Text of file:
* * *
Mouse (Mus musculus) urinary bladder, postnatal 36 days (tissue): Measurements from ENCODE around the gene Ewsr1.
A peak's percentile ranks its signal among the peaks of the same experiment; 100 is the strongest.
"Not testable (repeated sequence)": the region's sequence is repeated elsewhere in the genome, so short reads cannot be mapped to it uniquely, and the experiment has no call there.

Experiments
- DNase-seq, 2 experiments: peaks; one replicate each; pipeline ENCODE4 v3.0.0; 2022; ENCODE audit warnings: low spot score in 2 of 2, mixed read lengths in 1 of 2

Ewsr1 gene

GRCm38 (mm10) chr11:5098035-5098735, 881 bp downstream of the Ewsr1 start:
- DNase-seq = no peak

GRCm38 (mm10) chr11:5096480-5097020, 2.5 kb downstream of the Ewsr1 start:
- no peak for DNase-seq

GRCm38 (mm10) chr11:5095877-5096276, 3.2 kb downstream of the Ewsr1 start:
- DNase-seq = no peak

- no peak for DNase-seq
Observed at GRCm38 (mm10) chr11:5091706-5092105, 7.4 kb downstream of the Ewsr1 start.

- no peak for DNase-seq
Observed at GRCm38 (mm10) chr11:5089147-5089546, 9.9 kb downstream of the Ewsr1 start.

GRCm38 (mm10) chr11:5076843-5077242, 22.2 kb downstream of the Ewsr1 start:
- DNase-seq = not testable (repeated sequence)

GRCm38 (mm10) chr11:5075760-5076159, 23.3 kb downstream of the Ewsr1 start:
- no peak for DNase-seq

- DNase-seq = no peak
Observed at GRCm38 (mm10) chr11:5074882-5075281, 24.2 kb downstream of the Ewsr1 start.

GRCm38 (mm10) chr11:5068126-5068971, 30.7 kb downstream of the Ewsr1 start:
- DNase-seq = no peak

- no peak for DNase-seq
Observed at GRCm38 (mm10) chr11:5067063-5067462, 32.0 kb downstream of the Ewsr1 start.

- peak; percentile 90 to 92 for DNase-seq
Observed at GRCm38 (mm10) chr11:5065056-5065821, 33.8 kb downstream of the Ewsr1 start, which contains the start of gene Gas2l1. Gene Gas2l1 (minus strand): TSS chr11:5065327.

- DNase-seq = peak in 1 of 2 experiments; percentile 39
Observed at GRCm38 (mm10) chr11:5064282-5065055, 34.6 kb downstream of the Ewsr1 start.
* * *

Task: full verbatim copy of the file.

Mouse (Mus musculus) urinary bladder, postnatal 36 days (tissue): Measurements from ENCODE around the gene Ewsr1.
A peak's percentile ranks its signal among the peaks of the same experiment; 100 is the strongest.
"Not testable (repeated sequence)": the region's sequence is repeated elsewhere in the genome, so short reads cannot be mapped to it uniquely, and the experiment has no call there.

Experiments
- DNase-seq, 2 experiments: peaks; one replicate each; pipeline ENCODE4 v3.0.0; 2022; ENCODE audit warnings: low spot score in 2 of 2, mixed read lengths in 1 of 2

Ewsr1 gene

GRCm38 (mm10) chr11:5098035-5098735, 881 bp downstream of the Ewsr1 start:
- DNase-seq = no peak

GRCm38 (mm10) chr11:5096480-5097020, 2.5 kb downstream of the Ewsr1 start:
- no peak for DNase-seq

GRCm38 (mm10) chr11:5095877-5096276, 3.2 kb downstream of the Ewsr1 start:
- DNase-seq = no peak

- no peak for DNase-seq
Observed at GRCm38 (mm10) chr11:5091706-5092105, 7.4 kb downstream of the Ewsr1 start.

- no peak for DNase-seq
Observed at GRCm38 (mm10) chr11:5089147-5089546, 9.9 kb downstream of the Ewsr1 start.

GRCm38 (mm10) chr11:5076843-5077242, 22.2 kb downstream of the Ewsr1 start:
- DNase-seq = not testable (repeated sequence)

GRCm38 (mm10) chr11:5075760-5076159, 23.3 kb downstream of the Ewsr1 start:
- no peak for DNase-seq

- DNase-seq = no peak
Observed at GRCm38 (mm10) chr11:5074882-5075281, 24.2 kb downstream of the Ewsr1 start.

GRCm38 (mm10) chr11:5068126-5068971, 30.7 kb downstream of the Ewsr1 start:
- DNase-seq = no peak

- no peak for DNase-seq
Observed at GRCm38 (mm10) chr11:5067063-5067462, 32.0 kb downstream of the Ewsr1 start.

- peak; percentile 90 to 92 for DNase-seq
Observed at GRCm38 (mm10) chr11:5065056-5065821, 33.8 kb downstream of the Ewsr1 start, which contains the start of gene Gas2l1. Gene Gas2l1 (minus strand): TSS chr11:5065327.

- DNase-seq = peak in 1 of 2 experiments; percentile 39
Observed at GRCm38 (mm10) chr11:5064282-5065055, 34.6 kb downstream of the Ewsr1 start.